Surveys and studies can shed a lot of light on news that's important to our lives. I've reported on many of them, such as the Employee Benefit Research Institute's findings that we may not retire when we think we will. There's the annual Retirement Confidence Survey, showing us why we stand a good chance of ending up with a gruesome retirement. And there's the report from Fidelity that can help us see how we're doing compared to others in our retirement planning.

Now there's another study out from Fidelity, with even more data on retirement and investing. Looking over the report, which happened to focus on pessimists and optimists, I learned that (drumroll, please):

  • Pessimistic investors are less likely to expect a comfortable retirement than optimistic investors, by a 61% to 83% count
  • Pessimists typically take on less investing risk. That's been especially true during the current uncertainties in the financial markets.

There's more. Among married couples, 61% of pessimistic spouses don't have much confidence in their ability to take over control of the household finances, versus just 39% of optimists.

The scoop
Yes, I know, the study is telling us that pessimists are kind of … pessimistic. But there's more to the study than just disposition. For instance, nearly twice as many optimists as pessimists have a detailed plan for how they'll generate retirement income. That lack of planning certainly suggests that those pessimists have good reason to expect the worst.

Given those results, we should try to make sure we're not in the pessimist camp. More often than optimists, pessimists seem to invest mainly to preserve the value of their investments -- in other words, rather conservatively. That's not a great way for most of us to build a nest egg for tomorrow, especially if you still have awhile to go before you plan to retire.

It will take a long time to build the wealth you need for retirement if you focus only on preserving your wealth rather than growing it. You'll be stuck with low returns that may not even keep up with inflation, let alone help you increase your purchasing power after you retire. If you expect to need $50,000 to cover your annual expenses, for instance, you need to build a nest egg of $1 million or more. You probably can't get there sticking with ultrasafe investments.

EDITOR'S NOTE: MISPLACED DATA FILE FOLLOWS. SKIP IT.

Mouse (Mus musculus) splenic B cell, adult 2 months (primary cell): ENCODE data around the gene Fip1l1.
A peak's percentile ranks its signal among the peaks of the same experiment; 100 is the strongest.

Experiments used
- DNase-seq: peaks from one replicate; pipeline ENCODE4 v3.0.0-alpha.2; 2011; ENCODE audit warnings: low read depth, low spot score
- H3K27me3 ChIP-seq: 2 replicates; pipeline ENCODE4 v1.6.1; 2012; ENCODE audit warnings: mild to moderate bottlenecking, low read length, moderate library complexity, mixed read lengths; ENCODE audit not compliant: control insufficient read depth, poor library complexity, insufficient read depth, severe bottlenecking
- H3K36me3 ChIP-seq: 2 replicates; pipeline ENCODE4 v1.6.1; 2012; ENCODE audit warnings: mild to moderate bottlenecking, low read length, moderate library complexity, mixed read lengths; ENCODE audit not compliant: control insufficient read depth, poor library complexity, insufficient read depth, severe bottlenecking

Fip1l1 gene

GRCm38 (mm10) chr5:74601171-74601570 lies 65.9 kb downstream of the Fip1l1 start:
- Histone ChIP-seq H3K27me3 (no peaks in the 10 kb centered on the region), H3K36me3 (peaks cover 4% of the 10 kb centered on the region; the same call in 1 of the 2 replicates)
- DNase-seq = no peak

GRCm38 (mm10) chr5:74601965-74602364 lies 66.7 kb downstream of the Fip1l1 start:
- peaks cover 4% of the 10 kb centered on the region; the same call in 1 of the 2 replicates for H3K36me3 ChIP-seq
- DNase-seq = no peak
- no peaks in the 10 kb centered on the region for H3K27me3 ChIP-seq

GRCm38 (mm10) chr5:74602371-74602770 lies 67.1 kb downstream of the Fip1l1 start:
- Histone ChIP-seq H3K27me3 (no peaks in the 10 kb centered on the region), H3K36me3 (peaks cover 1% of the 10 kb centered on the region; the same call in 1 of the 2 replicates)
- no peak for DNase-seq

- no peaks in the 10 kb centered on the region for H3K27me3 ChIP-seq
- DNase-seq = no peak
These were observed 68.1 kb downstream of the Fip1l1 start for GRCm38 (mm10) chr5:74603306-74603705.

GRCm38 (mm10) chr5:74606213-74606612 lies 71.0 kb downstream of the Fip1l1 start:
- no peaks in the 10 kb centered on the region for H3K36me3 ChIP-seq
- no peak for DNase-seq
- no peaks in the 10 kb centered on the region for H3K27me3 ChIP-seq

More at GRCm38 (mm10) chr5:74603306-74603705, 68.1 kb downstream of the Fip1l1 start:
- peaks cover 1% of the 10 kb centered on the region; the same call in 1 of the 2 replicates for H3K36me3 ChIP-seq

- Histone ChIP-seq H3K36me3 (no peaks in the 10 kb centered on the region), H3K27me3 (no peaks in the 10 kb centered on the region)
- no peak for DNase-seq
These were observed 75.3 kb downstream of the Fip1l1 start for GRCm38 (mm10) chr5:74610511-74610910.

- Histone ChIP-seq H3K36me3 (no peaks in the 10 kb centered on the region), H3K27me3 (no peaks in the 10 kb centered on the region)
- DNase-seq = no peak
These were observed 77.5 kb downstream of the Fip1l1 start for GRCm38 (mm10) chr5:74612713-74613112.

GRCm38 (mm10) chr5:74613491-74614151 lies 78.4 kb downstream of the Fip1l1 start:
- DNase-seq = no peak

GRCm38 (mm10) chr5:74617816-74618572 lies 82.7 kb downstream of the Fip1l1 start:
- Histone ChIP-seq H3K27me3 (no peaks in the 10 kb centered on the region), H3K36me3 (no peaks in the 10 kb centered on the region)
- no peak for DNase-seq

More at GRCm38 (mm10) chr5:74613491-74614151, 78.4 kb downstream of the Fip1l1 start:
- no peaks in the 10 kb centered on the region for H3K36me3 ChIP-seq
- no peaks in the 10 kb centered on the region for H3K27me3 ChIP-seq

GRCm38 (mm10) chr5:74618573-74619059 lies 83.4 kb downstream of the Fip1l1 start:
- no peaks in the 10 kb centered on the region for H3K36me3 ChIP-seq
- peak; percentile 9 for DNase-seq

What to do
If you're starting to break out in a sweat as you imagine putting lots of your dollars into stocks you don't know well -- ones that might suddenly implode -- relax and take a deep breath. You can aim for solid returns with stocks that won't strike you as all that risky. Check out the following companies with top ratings from our Motley Fool CAPS investor community:


Return on Equity

Price-to-Earnings Ratio

10-Year Average Return





Canadian National Railway (NYSE:CNI)




Abbott Labs (NYSE:ABT)




Transocean (NYSE:RIG)




Petroleo Brasileiro (NYSE:PBR)




Schlumberger (NYSE:SLB)




ExxonMobil (NYSE:XOM)




S&P 500



Data: Motley Fool CAPS; Yahoo! Finance. *Over the past nine years.

Their relatively low P/E ratios suggest that they aren't wildly overpriced, and thus these stocks offer some margin of safety. You can find plenty of compelling familiar names these days, too -- ones that offer generous dividends.

So don't be such a pessimist! Over long periods, the stock market tends to make people wealthier. Feel free to feel optimistic that now, during a recession, is often the best time to invest.